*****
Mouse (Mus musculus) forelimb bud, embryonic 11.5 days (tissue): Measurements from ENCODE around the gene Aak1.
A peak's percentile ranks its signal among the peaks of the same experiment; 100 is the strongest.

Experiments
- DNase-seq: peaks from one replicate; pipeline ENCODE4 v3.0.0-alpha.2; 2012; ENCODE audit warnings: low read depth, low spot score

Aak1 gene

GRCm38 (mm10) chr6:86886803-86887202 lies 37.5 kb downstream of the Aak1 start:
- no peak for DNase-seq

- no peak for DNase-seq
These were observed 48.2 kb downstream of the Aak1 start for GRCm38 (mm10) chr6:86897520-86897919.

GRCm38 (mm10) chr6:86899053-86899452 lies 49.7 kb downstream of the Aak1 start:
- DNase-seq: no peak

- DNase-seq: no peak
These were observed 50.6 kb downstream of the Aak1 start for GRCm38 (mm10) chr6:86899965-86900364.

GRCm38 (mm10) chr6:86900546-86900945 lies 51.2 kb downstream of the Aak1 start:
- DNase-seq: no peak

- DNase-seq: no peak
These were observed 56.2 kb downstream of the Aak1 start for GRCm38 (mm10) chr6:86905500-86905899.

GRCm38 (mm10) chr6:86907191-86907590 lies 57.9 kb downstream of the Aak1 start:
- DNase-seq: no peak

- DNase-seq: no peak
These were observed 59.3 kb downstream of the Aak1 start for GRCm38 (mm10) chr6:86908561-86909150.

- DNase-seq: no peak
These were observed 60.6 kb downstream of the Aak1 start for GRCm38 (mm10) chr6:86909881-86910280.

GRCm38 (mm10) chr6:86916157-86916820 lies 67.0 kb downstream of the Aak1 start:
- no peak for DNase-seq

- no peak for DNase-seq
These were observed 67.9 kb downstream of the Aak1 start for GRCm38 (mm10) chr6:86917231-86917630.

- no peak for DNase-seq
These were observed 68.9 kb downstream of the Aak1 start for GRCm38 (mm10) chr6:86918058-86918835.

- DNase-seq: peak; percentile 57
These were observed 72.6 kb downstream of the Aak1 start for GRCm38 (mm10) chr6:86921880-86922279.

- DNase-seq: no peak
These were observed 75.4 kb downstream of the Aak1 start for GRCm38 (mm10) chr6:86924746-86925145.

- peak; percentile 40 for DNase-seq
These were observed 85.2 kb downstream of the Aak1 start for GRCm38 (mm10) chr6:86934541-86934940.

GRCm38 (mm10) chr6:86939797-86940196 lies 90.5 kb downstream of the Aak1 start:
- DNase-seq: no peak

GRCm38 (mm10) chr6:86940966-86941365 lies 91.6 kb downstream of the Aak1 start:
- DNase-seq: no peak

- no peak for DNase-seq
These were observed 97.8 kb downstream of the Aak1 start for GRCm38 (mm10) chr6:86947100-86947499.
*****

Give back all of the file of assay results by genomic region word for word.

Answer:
Mouse (Mus musculus) forelimb bud, embryonic 11.5 days (tissue): Measurements from ENCODE around the gene Aak1.
A peak's percentile ranks its signal among the peaks of the same experiment; 100 is the strongest.

Experiments
- DNase-seq: peaks from one replicate; pipeline ENCODE4 v3.0.0-alpha.2; 2012; ENCODE audit warnings: low read depth, low spot score

Aak1 gene

GRCm38 (mm10) chr6:86886803-86887202 lies 37.5 kb downstream of the Aak1 start:
- no peak for DNase-seq

- no peak for DNase-seq
These were observed 48.2 kb downstream of the Aak1 start for GRCm38 (mm10) chr6:86897520-86897919.

GRCm38 (mm10) chr6:86899053-86899452 lies 49.7 kb downstream of the Aak1 start:
- DNase-seq: no peak

- DNase-seq: no peak
These were observed 50.6 kb downstream of the Aak1 start for GRCm38 (mm10) chr6:86899965-86900364.

GRCm38 (mm10) chr6:86900546-86900945 lies 51.2 kb downstream of the Aak1 start:
- DNase-seq: no peak

- DNase-seq: no peak
These were observed 56.2 kb downstream of the Aak1 start for GRCm38 (mm10) chr6:86905500-86905899.

GRCm38 (mm10) chr6:86907191-86907590 lies 57.9 kb downstream of the Aak1 start:
- DNase-seq: no peak

- DNase-seq: no peak
These were observed 59.3 kb downstream of the Aak1 start for GRCm38 (mm10) chr6:86908561-86909150.

- DNase-seq: no peak
These were observed 60.6 kb downstream of the Aak1 start for GRCm38 (mm10) chr6:86909881-86910280.

GRCm38 (mm10) chr6:86916157-86916820 lies 67.0 kb downstream of the Aak1 start:
- no peak for DNase-seq

- no peak for DNase-seq
These were observed 67.9 kb downstream of the Aak1 start for GRCm38 (mm10) chr6:86917231-86917630.

- no peak for DNase-seq
These were observed 68.9 kb downstream of the Aak1 start for GRCm38 (mm10) chr6:86918058-86918835.

- DNase-seq: peak; percentile 57
These were observed 72.6 kb downstream of the Aak1 start for GRCm38 (mm10) chr6:86921880-86922279.

- DNase-seq: no peak
These were observed 75.4 kb downstream of the Aak1 start for GRCm38 (mm10) chr6:86924746-86925145.

- peak; percentile 40 for DNase-seq
These were observed 85.2 kb downstream of the Aak1 start for GRCm38 (mm10) chr6:86934541-86934940.

GRCm38 (mm10) chr6:86939797-86940196 lies 90.5 kb downstream of the Aak1 start:
- DNase-seq: no peak

GRCm38 (mm10) chr6:86940966-86941365 lies 91.6 kb downstream of the Aak1 start:
- DNase-seq: no peak

- no peak for DNase-seq
These were observed 97.8 kb downstream of the Aak1 start for GRCm38 (mm10) chr6:86947100-86947499.